Refugees in Malaysia do not live in camps, but instead in urban and rural settings, which make it more challenging for UNHCR to reach out to the most vulnerable. Nonetheless, UNHCR has increased its outreach through refugee community committees to communicate with refugees. This innovative practice could be replicated in other urban refugee settings to advance UNHCR’s work globally under its new urban refugee policy. For example, in 2010 they set up the Social Protection Fund (SPF), which provides small grants for refugee community-led projects, such as skills trainings, language classes and income-generation projects. Unfortunately, the lack of funding has meant that, despite its many successes, the SPF has had to be cut in half in its second year. Projects like these empower refugee communities and are much more cost-effective than those run through NGOs, yet funding cuts will reduce their impact this year.

Allow equal access to government schools and health facilities

Refugee children should be allowed to attend government schools. Currently they are only allowed to attend refugee community schools, which have a much poorer standard of education and which do not equip them for successful futures, whether in Malaysia or in another country. Many Rohingya refugee children told RI that in their   schools they are only studying religion and English. There are some NGO-run schools for refugee children that cover more subjects, but these lack resources and qualified teachers.

Many of the refugee community schools are a significant distance from where the refugees live, and this creates problems with transport, particularly in a situation where people are afraid they could be stopped by the police. There is a problem with retention of Rohingya children in the refugee community schools. Many Rohingya families do not allow their daughters to attend school after they reach puberty. Their fear for their daughters’ safety and reputation is exacerbated by the need to travel long distances. Many boys have to drop out of school to make money, particularly since children are less likely to be arrested than their parents. UNHCR is hoping to launch a youth education program, but funding is currently lacking.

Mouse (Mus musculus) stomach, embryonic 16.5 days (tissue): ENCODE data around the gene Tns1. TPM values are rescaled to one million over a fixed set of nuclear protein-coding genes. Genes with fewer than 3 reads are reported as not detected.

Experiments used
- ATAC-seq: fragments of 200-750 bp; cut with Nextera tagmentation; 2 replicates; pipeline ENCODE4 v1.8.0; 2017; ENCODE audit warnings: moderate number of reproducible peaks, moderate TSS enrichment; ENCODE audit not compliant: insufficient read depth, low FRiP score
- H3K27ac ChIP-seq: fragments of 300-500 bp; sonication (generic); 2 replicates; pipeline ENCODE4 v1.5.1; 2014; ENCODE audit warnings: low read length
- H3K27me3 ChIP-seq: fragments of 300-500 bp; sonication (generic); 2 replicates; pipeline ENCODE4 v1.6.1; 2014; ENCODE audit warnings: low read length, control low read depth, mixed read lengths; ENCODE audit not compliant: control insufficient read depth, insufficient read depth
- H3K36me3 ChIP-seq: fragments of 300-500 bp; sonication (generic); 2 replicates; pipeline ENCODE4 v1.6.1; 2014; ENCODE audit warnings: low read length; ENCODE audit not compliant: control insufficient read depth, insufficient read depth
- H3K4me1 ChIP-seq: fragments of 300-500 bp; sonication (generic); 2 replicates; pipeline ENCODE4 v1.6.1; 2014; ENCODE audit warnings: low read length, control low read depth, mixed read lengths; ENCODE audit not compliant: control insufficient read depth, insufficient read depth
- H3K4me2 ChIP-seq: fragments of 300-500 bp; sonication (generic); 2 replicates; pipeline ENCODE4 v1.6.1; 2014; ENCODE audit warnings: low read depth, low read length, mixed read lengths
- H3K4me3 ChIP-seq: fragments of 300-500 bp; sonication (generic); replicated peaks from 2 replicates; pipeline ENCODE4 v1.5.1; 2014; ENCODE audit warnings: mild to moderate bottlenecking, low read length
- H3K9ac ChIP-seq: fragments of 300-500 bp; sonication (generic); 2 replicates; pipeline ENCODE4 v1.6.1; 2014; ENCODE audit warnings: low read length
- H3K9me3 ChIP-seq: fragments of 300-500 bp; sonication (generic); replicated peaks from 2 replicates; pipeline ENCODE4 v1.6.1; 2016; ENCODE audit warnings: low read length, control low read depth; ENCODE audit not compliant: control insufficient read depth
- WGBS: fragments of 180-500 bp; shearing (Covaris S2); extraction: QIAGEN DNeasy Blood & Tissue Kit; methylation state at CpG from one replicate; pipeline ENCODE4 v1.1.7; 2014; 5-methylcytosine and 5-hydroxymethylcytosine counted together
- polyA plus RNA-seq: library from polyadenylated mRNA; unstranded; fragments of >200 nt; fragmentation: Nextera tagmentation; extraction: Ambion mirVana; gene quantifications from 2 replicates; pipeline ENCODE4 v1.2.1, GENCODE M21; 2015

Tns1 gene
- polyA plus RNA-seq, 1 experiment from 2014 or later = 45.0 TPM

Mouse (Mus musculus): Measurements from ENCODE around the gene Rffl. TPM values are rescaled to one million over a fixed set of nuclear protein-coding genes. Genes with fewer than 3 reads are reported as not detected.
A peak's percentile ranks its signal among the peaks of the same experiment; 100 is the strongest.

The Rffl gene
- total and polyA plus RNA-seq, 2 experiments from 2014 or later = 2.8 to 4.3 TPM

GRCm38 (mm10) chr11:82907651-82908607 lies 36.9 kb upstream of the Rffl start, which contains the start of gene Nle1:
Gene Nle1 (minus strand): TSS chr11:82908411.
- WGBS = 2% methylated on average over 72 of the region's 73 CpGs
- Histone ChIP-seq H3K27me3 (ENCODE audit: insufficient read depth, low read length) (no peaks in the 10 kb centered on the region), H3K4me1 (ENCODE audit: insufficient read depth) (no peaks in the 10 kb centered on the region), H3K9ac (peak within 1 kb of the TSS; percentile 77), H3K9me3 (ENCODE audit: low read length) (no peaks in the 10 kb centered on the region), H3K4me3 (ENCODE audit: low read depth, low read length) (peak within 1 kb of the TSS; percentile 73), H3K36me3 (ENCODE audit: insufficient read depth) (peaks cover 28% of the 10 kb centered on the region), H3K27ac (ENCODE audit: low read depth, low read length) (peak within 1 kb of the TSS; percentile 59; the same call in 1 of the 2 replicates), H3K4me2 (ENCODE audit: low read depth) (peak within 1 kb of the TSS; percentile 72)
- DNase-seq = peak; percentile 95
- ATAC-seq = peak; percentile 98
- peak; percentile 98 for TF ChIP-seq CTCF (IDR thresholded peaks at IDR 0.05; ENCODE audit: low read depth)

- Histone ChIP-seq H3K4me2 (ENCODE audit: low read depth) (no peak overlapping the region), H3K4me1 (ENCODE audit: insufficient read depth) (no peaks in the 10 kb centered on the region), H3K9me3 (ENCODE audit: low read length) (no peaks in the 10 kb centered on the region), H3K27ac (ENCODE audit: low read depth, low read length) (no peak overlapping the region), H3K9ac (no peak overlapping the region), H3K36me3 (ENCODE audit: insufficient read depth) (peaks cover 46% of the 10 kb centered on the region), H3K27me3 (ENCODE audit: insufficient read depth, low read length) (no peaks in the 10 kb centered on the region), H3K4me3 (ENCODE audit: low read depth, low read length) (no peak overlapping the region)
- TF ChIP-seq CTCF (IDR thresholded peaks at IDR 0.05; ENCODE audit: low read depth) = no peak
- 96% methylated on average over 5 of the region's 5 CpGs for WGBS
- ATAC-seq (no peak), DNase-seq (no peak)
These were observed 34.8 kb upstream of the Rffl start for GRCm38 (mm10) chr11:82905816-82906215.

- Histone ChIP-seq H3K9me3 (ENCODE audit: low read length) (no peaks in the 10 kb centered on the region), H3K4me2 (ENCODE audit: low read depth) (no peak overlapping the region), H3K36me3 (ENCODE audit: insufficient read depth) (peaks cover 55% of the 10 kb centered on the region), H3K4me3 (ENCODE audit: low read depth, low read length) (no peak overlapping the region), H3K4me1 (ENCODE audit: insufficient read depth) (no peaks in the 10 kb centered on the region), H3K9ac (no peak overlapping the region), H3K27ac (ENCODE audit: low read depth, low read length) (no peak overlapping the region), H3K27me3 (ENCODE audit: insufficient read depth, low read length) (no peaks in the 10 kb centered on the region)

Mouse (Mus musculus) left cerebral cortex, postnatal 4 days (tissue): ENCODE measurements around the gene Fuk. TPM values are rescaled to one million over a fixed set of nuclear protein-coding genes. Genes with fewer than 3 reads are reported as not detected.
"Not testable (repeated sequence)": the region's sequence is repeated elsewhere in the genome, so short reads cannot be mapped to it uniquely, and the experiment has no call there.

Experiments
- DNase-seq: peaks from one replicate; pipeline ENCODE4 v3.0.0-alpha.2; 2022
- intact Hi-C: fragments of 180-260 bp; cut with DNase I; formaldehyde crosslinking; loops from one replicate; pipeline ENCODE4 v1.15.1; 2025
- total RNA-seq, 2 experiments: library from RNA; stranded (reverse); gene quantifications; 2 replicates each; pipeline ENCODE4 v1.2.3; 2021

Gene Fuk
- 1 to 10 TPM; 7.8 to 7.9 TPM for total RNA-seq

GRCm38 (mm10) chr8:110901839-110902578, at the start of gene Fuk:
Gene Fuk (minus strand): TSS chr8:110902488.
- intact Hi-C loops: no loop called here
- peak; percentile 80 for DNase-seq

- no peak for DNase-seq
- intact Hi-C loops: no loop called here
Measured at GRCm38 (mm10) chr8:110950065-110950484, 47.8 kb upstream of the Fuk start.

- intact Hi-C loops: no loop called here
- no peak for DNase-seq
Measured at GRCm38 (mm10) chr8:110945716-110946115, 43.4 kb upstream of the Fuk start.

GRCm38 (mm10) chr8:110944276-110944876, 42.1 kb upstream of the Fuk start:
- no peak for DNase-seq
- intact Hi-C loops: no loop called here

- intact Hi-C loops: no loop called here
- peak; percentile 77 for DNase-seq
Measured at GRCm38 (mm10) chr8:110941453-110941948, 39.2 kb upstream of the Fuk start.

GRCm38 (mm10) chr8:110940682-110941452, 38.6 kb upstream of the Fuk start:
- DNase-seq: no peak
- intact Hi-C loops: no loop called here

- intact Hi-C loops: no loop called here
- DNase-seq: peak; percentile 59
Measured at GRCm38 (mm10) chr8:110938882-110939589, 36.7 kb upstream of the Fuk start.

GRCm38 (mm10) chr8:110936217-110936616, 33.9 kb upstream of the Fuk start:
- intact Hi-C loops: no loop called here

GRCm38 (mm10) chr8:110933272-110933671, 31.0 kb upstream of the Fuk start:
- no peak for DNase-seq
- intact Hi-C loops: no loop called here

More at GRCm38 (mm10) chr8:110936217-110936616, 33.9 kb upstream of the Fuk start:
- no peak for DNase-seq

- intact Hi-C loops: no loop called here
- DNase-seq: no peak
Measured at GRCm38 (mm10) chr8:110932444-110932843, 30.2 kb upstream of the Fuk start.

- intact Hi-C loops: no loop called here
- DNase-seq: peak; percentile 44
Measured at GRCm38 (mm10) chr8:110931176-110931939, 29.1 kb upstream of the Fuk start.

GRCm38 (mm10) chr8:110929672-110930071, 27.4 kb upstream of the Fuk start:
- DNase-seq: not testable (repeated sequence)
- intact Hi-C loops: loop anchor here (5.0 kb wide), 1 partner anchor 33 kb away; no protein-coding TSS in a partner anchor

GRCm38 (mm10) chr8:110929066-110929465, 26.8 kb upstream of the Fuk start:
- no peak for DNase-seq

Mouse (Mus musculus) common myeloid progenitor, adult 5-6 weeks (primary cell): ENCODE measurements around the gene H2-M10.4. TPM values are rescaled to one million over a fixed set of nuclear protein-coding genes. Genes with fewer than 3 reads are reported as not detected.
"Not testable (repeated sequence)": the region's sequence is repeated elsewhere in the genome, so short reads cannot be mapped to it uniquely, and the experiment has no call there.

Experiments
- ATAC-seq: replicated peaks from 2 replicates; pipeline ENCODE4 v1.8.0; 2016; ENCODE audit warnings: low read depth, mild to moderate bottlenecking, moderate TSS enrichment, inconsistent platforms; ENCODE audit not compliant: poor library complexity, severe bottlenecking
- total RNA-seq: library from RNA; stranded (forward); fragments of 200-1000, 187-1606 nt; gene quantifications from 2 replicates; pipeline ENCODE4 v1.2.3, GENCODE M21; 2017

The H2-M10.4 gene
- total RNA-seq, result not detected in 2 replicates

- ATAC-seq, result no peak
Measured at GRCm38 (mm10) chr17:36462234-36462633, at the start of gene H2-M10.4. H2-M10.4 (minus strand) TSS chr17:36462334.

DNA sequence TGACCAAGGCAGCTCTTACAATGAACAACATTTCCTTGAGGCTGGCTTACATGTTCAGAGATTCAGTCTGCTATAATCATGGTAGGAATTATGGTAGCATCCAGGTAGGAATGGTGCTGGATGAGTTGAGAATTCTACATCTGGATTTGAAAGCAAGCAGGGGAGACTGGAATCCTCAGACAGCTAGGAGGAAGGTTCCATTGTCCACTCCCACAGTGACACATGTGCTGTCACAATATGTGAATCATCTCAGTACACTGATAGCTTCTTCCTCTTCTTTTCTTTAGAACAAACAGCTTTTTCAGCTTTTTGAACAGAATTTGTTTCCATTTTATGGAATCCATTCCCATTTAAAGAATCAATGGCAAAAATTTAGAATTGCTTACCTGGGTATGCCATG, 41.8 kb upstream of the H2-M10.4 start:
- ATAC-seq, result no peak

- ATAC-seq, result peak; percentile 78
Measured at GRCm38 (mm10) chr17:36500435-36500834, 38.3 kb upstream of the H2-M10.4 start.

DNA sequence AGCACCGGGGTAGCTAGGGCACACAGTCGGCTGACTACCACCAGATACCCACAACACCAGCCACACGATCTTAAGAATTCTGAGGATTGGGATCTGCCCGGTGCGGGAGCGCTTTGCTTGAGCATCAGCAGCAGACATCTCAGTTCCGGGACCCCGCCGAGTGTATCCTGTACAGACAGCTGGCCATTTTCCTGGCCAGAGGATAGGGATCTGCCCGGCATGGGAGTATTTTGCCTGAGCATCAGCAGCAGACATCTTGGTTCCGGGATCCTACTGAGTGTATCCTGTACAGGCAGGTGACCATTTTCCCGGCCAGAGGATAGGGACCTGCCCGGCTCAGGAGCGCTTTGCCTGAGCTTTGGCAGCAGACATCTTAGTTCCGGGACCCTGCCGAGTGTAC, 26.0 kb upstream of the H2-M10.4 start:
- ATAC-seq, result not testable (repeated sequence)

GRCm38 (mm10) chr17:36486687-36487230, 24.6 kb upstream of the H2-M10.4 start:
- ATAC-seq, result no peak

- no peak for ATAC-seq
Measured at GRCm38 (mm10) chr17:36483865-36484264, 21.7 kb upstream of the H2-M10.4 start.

Given the precarious legal and economic situation of refugees in Malaysia, most cannot afford access to the medical system. The government has provided refugees with discounted fees for medical care recently, but foreigners, including asylum seekers, still have to pay a much higher rate in government facilities than Malaysians. The US Bureau of Population Refugees and Migration (PRM) funds an NGO-run clinic that assists refugees, including those who are not yet registered, which is a vital service that needs continued funding.

UNHCR used to “fast-track” cases of pregnant refugee women to get them registered quickly, so that they would be able to access medical care using the refugees’ discounted rate. UNHCR has stopped this practice because their statistics suggested that desperation to get registered quickly was leading  women to seek getting pregnant for this purpose. This change in UNHCR policy has resulted in difficulties for some pregnant women to access medical care, which again underscores the urgency for refugees to gain access to Malaysian health facilities.

Support projects that address refugee women’s needs

Most refugee community organizations are male-dominated, making it difficult for refugee women to gain access to female translators and staff of NGOs or UNHCR. There is a need to increase female staff in these roles, and to ensure that all staff are trained to be aware of sexual and gender-based violence (SGBV). A refugee woman told RI that she had only been able to seek help to escape serious violence by her husband because “a UNHCR officer was approachable and asked me the right question at the right time in the right way.” She urged UNHCR staff to find a way to ask refugee women separately from their husbands if there is anything happening in their family life that is putting them at risk.